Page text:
I'm getting pretty deep (in a geological layer sense) into my nonfiction to-be-read pile. This book, Consilience, by the famous biologist Edward O. Wilson, is from 1998. It seems I picked this paperback edition off a remainder table for $6 sometime after that. My motives for doing so are lost in the mists of time.
The book was written around the time Wilson retired from Harvard, and could be seen as kind of a farewell address. Although the research that made him famous was on ants, he quickly became interested in much broader fields, and that's more than evident here.
His thesis here is the "unity of knowledge". To use some labels he (admittedly) dislikes: reductionism and scientism. (As he says: "sins made official by the hissing suffix.") He pleads for the use of scientific insights to illuminate all fields of study: economics, sociology, anthropology, of course. But also the arts, philosophy, ethics, and even religion.
He makes a decent case, probably the best that can be made. His arguments on "sociobiology", applied to humans, argues how our genetic inheritance constrains culture, and made him some of the right enemies. (See this Wikipedia entry for examples.)
I wish he had devoted more space to an issue that's bothered me for a while: the probable finitude of intelligence. We don't seem to have any problems with applying this concept to animals; we don't try to teach calculus to dogs, even very smart, very good dogs. And yet we don't seem to seriously carry this observation over to human intelligence. There might be some things we can't know. There might even be things we can't even tell that we can't know. (In the same way your dog doesn't understand that he can't learn calculus.)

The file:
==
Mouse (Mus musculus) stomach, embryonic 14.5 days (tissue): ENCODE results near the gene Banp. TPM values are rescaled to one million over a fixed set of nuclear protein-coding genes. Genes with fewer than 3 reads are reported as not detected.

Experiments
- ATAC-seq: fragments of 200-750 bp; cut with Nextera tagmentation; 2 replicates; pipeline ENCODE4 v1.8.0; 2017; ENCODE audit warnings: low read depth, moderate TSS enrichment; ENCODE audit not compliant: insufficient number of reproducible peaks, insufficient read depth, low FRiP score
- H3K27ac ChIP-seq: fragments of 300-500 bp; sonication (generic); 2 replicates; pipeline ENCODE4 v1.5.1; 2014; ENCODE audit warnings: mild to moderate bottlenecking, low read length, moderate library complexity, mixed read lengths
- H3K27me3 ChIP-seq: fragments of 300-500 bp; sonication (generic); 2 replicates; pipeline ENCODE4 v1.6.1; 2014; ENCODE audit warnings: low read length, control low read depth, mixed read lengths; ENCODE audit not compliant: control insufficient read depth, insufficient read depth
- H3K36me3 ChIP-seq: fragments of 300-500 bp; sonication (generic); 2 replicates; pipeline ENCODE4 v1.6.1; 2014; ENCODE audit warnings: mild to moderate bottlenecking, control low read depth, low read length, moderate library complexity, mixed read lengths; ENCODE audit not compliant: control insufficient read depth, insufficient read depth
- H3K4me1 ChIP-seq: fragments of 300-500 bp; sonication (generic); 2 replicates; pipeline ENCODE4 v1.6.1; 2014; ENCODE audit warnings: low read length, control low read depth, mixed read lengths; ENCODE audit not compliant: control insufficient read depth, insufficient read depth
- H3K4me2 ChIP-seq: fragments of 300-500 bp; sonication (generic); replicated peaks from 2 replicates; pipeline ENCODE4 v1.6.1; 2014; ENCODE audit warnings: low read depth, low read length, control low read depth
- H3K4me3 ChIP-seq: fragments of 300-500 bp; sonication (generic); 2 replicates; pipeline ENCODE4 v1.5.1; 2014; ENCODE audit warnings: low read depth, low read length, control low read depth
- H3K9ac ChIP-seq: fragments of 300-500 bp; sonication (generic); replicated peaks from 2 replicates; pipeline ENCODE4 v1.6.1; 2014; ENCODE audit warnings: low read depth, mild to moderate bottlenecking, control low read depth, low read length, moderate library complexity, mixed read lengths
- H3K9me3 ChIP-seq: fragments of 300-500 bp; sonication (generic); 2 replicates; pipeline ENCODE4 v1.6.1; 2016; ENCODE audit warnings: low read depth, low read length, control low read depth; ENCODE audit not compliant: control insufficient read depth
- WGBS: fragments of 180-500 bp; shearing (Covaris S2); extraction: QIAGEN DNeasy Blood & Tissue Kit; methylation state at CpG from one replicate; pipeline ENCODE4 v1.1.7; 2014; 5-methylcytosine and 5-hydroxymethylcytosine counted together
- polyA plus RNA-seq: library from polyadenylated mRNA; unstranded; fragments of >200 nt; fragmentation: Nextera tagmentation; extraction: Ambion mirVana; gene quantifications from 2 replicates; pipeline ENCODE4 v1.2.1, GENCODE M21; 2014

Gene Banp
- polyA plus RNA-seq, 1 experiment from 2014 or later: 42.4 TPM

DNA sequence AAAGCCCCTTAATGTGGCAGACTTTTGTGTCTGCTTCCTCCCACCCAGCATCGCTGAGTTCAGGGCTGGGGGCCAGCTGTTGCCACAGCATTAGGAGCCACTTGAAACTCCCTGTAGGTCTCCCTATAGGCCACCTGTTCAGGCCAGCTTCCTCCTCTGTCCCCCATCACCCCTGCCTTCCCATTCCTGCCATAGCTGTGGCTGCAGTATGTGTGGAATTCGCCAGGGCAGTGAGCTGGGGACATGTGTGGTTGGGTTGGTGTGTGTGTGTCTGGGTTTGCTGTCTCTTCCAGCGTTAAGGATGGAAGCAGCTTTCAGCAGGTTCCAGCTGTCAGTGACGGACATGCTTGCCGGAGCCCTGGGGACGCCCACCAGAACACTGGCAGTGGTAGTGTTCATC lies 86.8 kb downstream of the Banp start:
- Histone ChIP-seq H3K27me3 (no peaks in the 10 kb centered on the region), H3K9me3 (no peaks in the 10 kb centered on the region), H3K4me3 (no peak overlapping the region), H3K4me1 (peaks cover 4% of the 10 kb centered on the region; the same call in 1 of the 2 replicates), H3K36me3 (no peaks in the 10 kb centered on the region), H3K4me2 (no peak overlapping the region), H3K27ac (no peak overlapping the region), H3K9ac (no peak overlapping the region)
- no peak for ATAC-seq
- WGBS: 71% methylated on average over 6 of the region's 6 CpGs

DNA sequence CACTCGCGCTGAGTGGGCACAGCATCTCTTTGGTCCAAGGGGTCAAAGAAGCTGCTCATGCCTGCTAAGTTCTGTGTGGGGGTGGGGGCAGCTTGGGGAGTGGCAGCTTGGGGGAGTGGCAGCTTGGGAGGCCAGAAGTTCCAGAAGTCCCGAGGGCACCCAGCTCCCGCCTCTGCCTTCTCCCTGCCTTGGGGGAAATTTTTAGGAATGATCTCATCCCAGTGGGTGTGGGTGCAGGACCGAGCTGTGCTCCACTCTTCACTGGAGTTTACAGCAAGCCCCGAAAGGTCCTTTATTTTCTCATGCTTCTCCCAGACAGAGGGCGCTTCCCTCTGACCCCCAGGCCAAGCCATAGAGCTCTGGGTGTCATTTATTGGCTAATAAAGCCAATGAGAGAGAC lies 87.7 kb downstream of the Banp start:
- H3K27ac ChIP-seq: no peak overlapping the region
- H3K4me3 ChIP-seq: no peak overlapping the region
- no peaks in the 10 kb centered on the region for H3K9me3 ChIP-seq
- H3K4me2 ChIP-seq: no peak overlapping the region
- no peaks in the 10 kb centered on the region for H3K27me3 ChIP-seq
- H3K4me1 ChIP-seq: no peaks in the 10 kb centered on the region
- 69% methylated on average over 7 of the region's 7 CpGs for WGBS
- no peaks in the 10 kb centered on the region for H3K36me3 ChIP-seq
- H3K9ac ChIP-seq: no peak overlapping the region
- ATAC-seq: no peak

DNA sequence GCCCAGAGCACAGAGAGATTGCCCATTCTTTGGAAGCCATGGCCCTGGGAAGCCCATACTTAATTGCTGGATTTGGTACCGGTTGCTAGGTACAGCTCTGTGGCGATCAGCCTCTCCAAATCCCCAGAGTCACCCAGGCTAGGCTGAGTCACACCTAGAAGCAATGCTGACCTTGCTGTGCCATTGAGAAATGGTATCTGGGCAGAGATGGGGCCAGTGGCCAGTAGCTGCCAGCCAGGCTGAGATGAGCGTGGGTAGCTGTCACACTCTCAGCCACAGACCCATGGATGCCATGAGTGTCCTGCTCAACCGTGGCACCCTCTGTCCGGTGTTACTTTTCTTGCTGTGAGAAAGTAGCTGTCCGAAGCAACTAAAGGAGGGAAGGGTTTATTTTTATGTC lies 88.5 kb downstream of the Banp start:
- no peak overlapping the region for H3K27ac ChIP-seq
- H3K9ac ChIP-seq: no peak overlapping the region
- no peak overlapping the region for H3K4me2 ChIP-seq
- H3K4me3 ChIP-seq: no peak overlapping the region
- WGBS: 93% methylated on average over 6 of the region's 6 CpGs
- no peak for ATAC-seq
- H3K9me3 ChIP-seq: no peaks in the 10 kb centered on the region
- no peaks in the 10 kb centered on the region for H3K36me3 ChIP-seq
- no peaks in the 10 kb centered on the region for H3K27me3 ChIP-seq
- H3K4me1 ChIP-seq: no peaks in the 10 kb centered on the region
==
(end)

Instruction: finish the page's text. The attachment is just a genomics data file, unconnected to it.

Wilson seems to brush up against this issue at points, but I didn't notice any serious consideration. And yet it indicates that there might be impassible barriers to the "unity of knowledge".
Wilson's style reminds me of Hayek's: gently argumentative with an frosting of sweet reasonableness, maybe a little too flowery for my tastes. Sweet reasonableness, at least until the last chapter, which (for me) kind of goes off the rails. In discussing what the likely future holds:
We will also come to understand the true meaning of conservatism. By that overworked and confusing term I do not mean the pietistic and selfish libertarianism into which much of the American conservative movement has lately descended. I mean instead […]
Oh, well. Never mind what he means instead. This kind of drive-by slur probably went over well at Harvard faculty soirées, but for me it's a signal that Wilson likes to pontificate in areas in which he really hasn't done his homework.
The last chapter also contains an environmentalist aieee-we're-all-gonna-die jeremiad, hitting all the scary scenarios trendy at the end of the previous century. Nearly two decades later, it seems more than a little alarmist. Weren't we all supposed to be dead by now?